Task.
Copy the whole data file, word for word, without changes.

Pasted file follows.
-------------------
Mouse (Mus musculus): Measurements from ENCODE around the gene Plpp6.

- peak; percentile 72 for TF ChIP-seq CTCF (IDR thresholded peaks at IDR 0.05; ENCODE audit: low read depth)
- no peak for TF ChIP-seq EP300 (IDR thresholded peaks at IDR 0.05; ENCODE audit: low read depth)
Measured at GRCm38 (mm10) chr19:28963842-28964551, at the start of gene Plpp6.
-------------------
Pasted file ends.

Mouse (Mus musculus): Measurements from ENCODE around the gene Plpp6.

- peak; percentile 72 for TF ChIP-seq CTCF (IDR thresholded peaks at IDR 0.05; ENCODE audit: low read depth)
- no peak for TF ChIP-seq EP300 (IDR thresholded peaks at IDR 0.05; ENCODE audit: low read depth)
Measured at GRCm38 (mm10) chr19:28963842-28964551, at the start of gene Plpp6.